Every college has its superstar lecturers; when I went to UCLA it seemed every department had some reigning sage wearing a halo of wisdom. We attended their lectures in respectful silence - these were the ones to listen to, even if you argued with their teaching assistants later. I once listened to the notorious Angela Davis from a crowded doorway at the height of her notoriety - and she held her audience like a pro.

Joseph Campbell taught for decades at the college level. At the end of his years he was no declining Mr. Chips, a dotard to whom everyone paid respect, but had forgotten why. He was a vibrant communicator to the end, to which these shows can attest.

Mythos is a direct, quality recording of a series of his lectures, and we should consider ourselves lucky that someone had the presence of mind to undertake them while he was still in a state of good health. Using simple slides projected on a blackboard, Campbell takes us methodically through his concept of the human experience as 'one great story'. Instead of being prompted by an interviewer, the content is presented as if we were his undergraduates.

There's more direct psychology here, as he graphs out Jungian concepts with simple line diagrams. He explicates ancient cosmologies, or 'world view' diagrams of how primitive societies perceived the universe, very clearly. And he uses humor well - not clever jokes, but self-deprecating asides, such as when he produces a 40 year old magazine and admits that he was a subscriber with its first issue.

Susan Sarandon's introductions and 'bumpers' interpolated between major lecture topics are mainly a commercial marketing hook, that don't quite mesh. They're rather dry, and you get the idea that the packagers are trying to make the show sexy. Susan exudes warmth, shall we say, in any environment. The show cuts away to her curled up in an armchair, in a veddy traditional dark-panelled, leather-upholstered room ... like she's the Aphrodite of Masterpiece Theater. Charming though she may be, the speeches prepared for her aren't very inspiring, and you're tempted to skip through to get to the professor once again.

Neither disc can be faulted for quality. The video recording of the late '80s still holds up in both cases. Whoever organized the shooting of the lectures on Mythos did a nice job of catching Campbell's rhythm on the fly, with few technical problems. It's much closer to studio stage-lighting than the ragged quality we're used to seeing on Universities' own AV tapes of lectures ... not polished, but never distracting from the content.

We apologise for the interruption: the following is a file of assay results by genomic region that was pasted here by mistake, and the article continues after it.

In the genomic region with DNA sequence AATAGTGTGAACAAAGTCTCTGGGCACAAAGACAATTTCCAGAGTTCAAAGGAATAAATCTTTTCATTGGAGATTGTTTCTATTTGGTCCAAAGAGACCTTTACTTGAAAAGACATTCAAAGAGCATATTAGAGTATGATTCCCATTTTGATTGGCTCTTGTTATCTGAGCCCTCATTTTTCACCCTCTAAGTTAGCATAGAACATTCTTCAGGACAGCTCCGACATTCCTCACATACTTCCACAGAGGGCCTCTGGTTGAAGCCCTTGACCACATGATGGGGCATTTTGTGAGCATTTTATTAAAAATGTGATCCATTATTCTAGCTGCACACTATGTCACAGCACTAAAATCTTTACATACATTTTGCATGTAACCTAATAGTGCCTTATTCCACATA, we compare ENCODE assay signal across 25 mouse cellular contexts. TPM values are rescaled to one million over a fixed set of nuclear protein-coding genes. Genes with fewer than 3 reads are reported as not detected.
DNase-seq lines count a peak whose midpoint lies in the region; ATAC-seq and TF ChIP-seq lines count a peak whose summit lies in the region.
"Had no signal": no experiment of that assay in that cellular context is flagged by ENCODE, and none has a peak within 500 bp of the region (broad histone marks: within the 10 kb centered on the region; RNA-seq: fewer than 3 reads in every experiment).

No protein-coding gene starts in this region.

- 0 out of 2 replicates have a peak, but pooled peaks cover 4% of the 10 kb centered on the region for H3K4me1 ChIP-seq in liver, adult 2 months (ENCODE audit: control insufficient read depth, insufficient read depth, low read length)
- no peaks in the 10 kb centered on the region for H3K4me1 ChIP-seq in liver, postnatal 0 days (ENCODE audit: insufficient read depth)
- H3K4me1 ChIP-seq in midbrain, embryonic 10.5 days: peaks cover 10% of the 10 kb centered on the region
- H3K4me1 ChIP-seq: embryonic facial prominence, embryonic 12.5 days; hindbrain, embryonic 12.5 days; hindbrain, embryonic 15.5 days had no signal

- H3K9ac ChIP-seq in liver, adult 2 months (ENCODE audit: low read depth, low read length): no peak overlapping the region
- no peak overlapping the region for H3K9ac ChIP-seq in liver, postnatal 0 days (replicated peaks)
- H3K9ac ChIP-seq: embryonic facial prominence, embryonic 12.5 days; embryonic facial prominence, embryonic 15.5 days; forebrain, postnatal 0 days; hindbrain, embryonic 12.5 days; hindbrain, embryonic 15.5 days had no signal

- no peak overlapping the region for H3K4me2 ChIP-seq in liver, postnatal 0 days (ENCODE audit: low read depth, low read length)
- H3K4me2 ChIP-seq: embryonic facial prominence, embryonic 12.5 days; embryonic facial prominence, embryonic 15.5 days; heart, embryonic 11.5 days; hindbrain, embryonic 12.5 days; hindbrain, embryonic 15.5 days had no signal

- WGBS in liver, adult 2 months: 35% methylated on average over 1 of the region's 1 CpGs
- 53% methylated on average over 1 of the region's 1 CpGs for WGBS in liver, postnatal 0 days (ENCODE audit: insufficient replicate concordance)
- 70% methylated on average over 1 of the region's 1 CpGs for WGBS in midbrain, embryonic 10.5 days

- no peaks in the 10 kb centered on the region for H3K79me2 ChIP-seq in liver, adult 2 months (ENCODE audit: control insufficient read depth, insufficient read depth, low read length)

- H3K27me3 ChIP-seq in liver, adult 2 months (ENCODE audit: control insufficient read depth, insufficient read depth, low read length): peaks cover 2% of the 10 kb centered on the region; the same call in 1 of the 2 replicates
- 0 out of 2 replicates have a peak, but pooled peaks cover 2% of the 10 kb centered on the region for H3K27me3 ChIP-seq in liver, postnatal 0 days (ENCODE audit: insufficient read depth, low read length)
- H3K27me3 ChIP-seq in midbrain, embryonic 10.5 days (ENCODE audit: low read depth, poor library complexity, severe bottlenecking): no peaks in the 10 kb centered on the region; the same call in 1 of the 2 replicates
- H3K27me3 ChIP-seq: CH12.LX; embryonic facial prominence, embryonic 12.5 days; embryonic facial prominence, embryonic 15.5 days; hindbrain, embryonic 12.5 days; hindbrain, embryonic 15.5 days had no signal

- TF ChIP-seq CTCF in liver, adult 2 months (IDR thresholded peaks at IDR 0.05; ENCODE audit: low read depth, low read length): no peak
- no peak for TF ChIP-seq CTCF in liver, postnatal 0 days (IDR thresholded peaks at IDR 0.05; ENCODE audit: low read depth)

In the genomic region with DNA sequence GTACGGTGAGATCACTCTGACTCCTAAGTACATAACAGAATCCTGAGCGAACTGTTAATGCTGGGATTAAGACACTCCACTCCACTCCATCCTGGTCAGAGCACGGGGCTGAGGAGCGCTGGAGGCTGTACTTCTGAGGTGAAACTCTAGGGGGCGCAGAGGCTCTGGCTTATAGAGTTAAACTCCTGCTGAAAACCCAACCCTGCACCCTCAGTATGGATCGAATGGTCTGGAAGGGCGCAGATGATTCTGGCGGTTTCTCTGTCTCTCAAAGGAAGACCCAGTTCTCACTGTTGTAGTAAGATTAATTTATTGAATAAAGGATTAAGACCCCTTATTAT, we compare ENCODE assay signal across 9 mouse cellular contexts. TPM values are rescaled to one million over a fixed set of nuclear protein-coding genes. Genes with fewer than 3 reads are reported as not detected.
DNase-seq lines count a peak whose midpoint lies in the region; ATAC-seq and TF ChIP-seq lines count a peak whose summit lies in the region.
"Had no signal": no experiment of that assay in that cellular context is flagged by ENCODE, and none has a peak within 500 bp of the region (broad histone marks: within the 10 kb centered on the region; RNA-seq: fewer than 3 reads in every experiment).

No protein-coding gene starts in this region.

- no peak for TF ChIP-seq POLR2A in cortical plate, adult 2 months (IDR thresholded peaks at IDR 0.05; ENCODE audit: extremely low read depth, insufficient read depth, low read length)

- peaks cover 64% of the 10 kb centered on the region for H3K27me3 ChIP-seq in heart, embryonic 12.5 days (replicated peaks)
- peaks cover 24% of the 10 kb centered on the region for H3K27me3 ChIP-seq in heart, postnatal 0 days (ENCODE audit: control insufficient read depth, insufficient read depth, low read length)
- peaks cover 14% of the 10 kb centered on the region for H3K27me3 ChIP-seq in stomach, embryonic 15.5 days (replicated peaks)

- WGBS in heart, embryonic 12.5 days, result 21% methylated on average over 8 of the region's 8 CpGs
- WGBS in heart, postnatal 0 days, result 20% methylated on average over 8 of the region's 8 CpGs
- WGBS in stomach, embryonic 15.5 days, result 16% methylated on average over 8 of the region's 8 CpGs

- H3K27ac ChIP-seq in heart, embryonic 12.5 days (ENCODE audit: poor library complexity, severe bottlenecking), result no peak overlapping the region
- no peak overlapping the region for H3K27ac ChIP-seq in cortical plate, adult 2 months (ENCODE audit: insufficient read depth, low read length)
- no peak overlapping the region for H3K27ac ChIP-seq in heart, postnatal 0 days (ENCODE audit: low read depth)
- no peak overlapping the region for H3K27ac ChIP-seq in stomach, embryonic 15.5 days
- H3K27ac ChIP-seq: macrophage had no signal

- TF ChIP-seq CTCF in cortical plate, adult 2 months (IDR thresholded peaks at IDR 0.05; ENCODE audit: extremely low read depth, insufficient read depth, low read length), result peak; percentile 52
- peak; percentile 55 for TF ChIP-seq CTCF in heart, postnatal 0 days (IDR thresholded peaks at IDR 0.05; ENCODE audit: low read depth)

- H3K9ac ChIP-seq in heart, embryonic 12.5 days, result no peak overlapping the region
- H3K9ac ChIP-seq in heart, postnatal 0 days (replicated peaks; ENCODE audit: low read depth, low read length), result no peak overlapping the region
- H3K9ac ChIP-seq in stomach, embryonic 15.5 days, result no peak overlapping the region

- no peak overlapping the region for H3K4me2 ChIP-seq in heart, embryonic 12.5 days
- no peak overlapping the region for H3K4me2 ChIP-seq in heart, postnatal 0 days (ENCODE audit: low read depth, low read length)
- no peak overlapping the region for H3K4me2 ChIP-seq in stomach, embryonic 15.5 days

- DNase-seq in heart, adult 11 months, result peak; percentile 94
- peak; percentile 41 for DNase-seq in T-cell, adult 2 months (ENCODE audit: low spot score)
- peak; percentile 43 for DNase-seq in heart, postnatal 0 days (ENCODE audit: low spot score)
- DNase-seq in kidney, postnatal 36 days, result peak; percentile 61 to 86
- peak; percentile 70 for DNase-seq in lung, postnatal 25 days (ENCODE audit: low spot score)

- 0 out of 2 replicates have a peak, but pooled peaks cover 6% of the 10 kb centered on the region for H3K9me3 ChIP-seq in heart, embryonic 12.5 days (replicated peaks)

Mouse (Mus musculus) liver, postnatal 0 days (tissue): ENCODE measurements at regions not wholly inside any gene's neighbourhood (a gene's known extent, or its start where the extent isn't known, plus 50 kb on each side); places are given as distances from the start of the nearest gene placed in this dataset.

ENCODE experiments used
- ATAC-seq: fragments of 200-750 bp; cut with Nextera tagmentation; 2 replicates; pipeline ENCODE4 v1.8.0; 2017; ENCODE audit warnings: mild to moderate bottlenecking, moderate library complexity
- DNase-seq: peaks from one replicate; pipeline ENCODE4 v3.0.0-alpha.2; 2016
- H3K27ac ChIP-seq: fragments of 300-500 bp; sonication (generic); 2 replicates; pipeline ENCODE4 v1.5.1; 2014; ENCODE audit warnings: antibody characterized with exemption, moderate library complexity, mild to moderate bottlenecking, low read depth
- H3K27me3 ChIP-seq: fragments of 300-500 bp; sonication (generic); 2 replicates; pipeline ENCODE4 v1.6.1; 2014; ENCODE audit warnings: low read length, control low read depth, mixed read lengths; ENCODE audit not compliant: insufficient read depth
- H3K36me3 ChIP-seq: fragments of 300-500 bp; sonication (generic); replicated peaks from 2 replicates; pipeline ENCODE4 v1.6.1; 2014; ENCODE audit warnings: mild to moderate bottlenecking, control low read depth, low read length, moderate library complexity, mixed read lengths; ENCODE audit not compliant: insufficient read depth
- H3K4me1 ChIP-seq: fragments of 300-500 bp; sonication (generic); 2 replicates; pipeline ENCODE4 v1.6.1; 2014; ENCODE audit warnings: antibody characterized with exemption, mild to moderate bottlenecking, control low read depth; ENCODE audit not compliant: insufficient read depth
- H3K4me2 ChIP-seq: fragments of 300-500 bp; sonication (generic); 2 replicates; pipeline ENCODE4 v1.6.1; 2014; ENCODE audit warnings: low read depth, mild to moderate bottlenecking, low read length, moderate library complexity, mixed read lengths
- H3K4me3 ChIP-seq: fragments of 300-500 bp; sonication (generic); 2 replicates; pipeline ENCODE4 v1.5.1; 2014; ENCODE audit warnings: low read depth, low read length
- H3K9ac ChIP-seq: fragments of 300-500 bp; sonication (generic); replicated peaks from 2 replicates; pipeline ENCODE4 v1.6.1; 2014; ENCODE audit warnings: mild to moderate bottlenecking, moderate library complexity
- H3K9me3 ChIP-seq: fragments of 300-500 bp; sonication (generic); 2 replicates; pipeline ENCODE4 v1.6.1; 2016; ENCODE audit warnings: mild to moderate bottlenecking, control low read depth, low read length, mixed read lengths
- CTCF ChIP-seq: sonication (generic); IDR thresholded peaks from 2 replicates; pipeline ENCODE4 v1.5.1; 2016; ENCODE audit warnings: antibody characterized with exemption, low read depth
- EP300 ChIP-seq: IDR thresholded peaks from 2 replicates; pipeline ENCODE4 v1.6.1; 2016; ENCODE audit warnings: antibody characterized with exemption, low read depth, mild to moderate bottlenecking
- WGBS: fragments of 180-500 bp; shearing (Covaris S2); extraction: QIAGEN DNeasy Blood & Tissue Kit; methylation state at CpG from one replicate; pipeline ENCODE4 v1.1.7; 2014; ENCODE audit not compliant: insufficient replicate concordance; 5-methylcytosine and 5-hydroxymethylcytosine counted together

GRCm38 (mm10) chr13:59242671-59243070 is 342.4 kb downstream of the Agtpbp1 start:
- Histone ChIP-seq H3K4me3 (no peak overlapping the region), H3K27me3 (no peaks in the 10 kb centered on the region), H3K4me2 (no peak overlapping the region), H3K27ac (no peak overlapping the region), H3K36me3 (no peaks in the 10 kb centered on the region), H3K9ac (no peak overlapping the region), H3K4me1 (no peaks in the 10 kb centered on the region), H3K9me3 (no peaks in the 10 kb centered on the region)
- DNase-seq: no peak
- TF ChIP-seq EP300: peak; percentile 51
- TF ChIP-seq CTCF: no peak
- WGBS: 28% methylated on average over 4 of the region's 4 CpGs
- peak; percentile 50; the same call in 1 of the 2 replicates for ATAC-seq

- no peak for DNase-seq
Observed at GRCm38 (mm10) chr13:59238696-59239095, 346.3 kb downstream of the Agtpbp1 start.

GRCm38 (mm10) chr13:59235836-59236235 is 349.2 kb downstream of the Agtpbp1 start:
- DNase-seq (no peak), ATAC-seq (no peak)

Mythos has no real extras beyond a text biography and bibliography for Joseph Campbell. Moyers' show has similar text extras, plus a gallery of key artwork, a video trailer, and some suggested weblinks for further study. The educational utility of both shows is obvious, and teachers will immediately figure out which is more appropriate to their needs. Savant had no trouble watching both ... yes, about 16 cumulative hours, spread over a week.

A final extra on The Power of Myth is an interview with George Lucas, who presently holds the status of Campbell's 'most famous acolyte', because of his acknowledgement of the master's first book, The Hero with a Thousand Faces as a core influence on the Star Wars cultural empire. The Lucasfilm ranch served as the interview location for Moyers' show, and Lucas' name was a natural to help promote Campbell and his teachings. This is perhaps the best side effect of Star Wars, and it in no way interferes with the messages, but the added interview is mildly irritating just the same. Lucas credits his pastiche of themes as being inspired by the mythical teachings of the master. As popular as Star Wars is, the idea that it is a new 'classic' myth should be resisted in any form ... yes, its outline conforms to some of Campbell's concepts, but the very idea that this basically shallow screenplay is a new myth that is re-invigorating our species, is a good example of the debasing power of commercialism.

But, hey, if it popularizes the Master's teachings, more power, I suppose. And by the Master, I mean Joseph Campbell, not Yoda. I've only now realized that the Power of Myth in the title rather uncomfortably corresponds to the power of 'The Force' in the George Lucas movie franchise.

On a scale of Excellent, Good, Fair, and Poor,
Joseph Campbell and the Power of Myth rates:
Movie: Excellent, 2 discs, 6 hours
Video: Excellent
Sound: Good
Supplements: George Lucas Interview, text biographies and bibiliographies, Art Gallery, Trailer
Packaging: Double disc NexPak case
Reviewed: April 27, 2002

On a scale of Excellent, Good, Fair, and Poor,
Joseph Campbell
Movie: Excellent, 3 discs, 10 hours
Video: Excellent
Sound: Good
Supplements: Bibliography, Biography
Packaging: Triple disc NexPak case
Reviewed: April 27, 2002


1. Bill Moyers' PBS shows are always about pressing subjects few other people will tackle - last year's was a series about Death and Dying that was very direct and personally useful. When he tackles political subjects, you never know he's advocating directions opposed 180o to those of our government. A series show last year about special interests controlling media in the country was called Free Speech for Sale. Before it was over you wanted to march in the streets and protest the selling of our rights - the issue in his hands came across as being neither left or right in the political spectrum.

DVD Savant Text © Copyright 2007 Glenn Erickson